Monday, June 18, 2012

Protein Identification using Top-Down

I admit it, I first downloaded this article in June's MCP because I thought that it was going to be a nice review of recent advances in top down proteomics.  For anyone who hasn't done this kind of work, this is where you do not digest your proteins before performing LC-MS/MS analysis.  When I was doing top down work years ago, I liked to start with 1 single protein and post-deconvolution, I could deliver results + or - 10 daltons.
Recent advances in LC separation of intact proteins as well as high resolution mass spectrometry and new fragmentation methods have allowed several recent studies to report the identification of hundreds of proteins in a single LC-MS/MS run.  It isn't uncommon for labs these days to report deconvoluted mass accuracy in the parts-per-million (PPM) range.

The paper we are discussing here is not, however, a review of top-down proteomics.  This paper is a description of a new piece of software for performing top-down analysis, called MS-Align+.

In order to evaluate the effectiveness of MS-Align+, the authors separately harvest proteins from yeast and a species of salmonella.  The proteins are separated on long LC runs (600 minutes) on a system coupled to an LTQ Orbitrap.  The MS1 spectra were obtained at 60,000 or 30,000 resolution, depending on the experiment.  The intact proteins were fragmented using the HCD cell and the MS/MS spectra were also obtained in the FT cell at a resolution of 30,000.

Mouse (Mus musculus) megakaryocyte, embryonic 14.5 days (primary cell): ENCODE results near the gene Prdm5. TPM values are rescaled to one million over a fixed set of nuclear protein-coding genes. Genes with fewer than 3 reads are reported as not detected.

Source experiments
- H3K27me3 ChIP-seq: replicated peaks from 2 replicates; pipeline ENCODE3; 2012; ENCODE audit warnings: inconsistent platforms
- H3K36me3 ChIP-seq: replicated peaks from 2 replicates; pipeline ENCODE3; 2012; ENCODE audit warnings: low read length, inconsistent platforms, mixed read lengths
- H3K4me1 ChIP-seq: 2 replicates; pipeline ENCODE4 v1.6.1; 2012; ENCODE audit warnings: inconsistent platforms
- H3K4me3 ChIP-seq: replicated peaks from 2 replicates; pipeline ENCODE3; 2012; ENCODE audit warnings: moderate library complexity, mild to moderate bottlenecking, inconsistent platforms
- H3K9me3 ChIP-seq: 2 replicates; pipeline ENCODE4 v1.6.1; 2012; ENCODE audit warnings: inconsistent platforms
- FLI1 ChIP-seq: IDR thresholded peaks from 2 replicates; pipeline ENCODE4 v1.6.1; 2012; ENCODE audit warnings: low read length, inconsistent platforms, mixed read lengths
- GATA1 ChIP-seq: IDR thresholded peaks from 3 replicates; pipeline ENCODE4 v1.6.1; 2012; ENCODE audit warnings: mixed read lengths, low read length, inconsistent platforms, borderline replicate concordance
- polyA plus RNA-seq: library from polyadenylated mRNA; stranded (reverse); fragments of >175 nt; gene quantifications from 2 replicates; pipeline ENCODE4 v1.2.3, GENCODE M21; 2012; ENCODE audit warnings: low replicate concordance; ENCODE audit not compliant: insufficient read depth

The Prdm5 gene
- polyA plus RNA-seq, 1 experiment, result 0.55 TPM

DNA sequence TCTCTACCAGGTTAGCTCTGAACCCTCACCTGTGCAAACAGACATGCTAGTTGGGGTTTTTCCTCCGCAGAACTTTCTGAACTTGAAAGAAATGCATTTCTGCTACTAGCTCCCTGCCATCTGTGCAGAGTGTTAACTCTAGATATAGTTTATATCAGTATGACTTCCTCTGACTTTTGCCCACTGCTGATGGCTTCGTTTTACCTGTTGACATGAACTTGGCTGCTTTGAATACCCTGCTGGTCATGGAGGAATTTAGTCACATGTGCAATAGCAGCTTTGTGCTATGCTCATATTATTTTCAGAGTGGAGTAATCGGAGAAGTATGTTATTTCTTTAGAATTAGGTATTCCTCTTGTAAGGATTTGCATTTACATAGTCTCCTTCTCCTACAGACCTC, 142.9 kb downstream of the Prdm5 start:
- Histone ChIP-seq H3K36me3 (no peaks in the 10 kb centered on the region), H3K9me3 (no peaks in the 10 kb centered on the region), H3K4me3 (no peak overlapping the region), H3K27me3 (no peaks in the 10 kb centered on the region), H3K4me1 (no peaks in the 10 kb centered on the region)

The obtained spectra were then evaluated with MS-Align+, Mascot, OMSSA.  Even though one of the primary goals of the project was to optimize MS-Align+ for simplicity and speed, the authors report that MS-Align+ compared favorably against every other algorithm they used.

Summary:  Despite what the title suggests, this is not a review paper on top-down proteomics.  It is a nice paper describing a new algorithm for top-down analysis.  The software uses some clever mathematics to run quickly, even on outdated desktop computers.  Unfortunately, due to the incredible similarity of the article's title to that of recent reviews on this subject, I fear that information on this algorithm will not disseminate as quickly as it deserves.

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